A lot of people hear the words “computer science” and their brains are immediately flooded with thoughts of complicated calculus equations and awkward, geeky boys whose faces are plastered to a computer screen. However “computer science,” especially in this day and age, actually does not at all fit this stereotype that has been created. In fact, coding is more similar to a language than it is to any form of calculus or algebra. “Computer science” is a “science” just in the respects of it being a study of computers through experimentation, but all this “experimentation” is coding which, as I stated previously, is essentially just another language (like trying to learn Spanish!).
Now, although I have made an effort to establish that coding is not quite as horrific as many of us often think it to be, the real issue is at hand is the lack of education in coding in public schools. Steve Jobs once said, “Everybody in this country should learn how to program a computer…because it teaches you how to think.” In the context of coding as a language, this makes perfect sense. How would you ever know how to think if you could not formulate your thoughts into words? In this new day and age of technology, communication is almost as dependent on computers as it is on verbal language. Therefore, in order to think in this new way, we must learn to speak in this new way. By mandating students to take at least one class in computer science, the myth of the stereotypical “computer nerd” can be abolished along with the stigma of this progressive work. The more people who learn to code and who learn to love coding, the faster we will progress into the technological world.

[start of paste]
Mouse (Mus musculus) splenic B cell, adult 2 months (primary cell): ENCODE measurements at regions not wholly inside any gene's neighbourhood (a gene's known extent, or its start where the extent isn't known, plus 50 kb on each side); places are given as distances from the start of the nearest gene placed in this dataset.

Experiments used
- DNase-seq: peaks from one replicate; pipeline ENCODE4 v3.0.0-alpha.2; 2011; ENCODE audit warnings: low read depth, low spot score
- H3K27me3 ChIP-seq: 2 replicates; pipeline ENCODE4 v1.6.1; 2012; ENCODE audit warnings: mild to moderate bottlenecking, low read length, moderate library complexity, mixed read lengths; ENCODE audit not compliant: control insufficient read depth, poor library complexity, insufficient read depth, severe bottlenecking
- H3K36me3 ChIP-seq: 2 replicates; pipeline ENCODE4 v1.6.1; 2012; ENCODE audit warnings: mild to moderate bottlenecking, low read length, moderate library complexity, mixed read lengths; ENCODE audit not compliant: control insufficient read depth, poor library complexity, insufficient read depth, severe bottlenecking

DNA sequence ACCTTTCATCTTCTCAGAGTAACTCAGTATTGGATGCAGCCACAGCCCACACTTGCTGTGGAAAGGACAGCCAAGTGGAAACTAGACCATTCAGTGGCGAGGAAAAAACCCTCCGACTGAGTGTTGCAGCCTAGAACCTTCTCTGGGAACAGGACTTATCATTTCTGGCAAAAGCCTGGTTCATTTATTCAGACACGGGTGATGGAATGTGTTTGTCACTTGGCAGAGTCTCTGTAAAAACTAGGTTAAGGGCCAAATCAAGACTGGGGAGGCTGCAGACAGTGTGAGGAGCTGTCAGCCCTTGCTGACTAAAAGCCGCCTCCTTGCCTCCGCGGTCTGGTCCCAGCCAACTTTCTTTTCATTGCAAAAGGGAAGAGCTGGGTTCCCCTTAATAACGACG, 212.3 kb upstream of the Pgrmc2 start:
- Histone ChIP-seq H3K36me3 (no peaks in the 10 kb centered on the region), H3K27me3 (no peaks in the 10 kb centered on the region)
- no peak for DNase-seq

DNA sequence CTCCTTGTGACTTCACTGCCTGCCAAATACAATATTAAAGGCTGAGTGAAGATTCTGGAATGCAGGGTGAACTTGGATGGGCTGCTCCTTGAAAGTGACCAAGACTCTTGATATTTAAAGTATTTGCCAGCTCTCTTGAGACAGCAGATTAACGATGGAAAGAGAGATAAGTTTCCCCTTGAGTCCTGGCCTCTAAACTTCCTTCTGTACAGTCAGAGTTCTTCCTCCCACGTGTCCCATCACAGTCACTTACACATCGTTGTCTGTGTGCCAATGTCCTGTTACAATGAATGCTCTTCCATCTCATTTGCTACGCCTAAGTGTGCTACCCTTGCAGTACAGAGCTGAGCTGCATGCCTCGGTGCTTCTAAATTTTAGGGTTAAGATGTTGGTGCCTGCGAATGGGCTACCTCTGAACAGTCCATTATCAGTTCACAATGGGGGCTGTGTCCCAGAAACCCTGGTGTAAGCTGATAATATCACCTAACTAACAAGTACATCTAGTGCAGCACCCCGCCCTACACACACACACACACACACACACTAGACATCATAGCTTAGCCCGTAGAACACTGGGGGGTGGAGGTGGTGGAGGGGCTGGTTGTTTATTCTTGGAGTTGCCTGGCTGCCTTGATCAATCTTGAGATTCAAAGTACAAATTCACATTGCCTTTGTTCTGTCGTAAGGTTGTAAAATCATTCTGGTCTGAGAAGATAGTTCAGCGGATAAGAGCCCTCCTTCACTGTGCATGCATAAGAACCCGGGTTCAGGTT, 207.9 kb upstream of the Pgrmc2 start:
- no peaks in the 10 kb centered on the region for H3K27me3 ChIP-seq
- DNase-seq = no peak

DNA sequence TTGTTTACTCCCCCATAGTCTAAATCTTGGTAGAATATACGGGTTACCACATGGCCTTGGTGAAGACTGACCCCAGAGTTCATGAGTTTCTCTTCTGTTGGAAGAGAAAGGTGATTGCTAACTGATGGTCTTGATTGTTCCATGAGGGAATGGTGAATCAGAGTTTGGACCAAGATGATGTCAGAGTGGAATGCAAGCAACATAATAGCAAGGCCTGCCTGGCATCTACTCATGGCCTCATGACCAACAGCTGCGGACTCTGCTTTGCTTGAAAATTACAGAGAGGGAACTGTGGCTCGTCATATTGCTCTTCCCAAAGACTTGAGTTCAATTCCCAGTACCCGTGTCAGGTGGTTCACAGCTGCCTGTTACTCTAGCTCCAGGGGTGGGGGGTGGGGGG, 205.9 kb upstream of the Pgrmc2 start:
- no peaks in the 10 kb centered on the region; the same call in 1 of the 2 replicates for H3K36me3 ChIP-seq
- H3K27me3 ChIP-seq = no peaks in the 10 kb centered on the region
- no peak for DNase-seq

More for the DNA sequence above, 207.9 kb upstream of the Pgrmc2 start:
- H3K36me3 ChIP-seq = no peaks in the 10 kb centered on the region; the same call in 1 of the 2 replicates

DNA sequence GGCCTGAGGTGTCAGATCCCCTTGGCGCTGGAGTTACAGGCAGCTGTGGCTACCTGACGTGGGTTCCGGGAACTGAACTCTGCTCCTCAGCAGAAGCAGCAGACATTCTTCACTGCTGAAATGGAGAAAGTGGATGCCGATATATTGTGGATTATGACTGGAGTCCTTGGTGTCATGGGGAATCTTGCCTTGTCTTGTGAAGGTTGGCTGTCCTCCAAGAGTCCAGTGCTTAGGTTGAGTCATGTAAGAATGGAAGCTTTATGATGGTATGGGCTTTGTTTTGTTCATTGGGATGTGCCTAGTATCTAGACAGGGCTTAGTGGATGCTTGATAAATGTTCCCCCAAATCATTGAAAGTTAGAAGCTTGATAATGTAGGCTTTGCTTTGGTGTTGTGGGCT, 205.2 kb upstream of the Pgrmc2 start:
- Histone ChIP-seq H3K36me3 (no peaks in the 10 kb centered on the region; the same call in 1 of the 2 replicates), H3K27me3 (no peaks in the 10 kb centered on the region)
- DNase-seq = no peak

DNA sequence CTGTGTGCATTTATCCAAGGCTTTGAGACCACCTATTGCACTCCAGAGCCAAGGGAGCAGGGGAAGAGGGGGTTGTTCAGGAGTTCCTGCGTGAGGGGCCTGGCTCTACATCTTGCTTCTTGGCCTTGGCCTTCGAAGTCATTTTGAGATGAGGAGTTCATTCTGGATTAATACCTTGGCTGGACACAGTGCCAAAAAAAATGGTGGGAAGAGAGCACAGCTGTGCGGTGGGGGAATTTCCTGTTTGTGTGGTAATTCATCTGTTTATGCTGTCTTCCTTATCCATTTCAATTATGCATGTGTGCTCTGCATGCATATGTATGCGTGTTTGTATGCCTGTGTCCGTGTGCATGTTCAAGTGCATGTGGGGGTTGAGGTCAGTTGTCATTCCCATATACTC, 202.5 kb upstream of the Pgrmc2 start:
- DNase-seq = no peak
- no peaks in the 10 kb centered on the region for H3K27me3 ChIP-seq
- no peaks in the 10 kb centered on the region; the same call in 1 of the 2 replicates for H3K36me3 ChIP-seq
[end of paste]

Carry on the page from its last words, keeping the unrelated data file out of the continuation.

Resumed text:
When I first started high school, I never put any thought into “computer science” or coding at all. In fact, for the most part, I tried not to think of anything mathematical or scientific unless I was being forced to. Then, in my sophomore year of high school, I was forced to take a class in Visual Basic. The first day I walked into class I had prepared myself to be bored out of my mind. As time progressed, I did become bored, but not for the reasons I had expected I would. I learned all of Visual Basic in just two weeks once I had realized that coding was just a language, so I was bored and yearning for more. I was then inspired to study Java and HTML the next school year. Had I not been mandated to take that one Visual Basic class, I would have never realized that coding was not quite what I had thought it would be.
Overall, I completely agree with the message of code.org. Coding is not at all as hard as it appears and really should become a basic skill we are all capable of. If we are going to progress technologically, we as a society should do it as a whole and not just let the select few blindly lead us. By being able to code, we are capable of creating our own, personalized form of technology and that is something we should all have access to doing.
If you are interested in learning more about coding, follow this link to teach yourself some basic skills!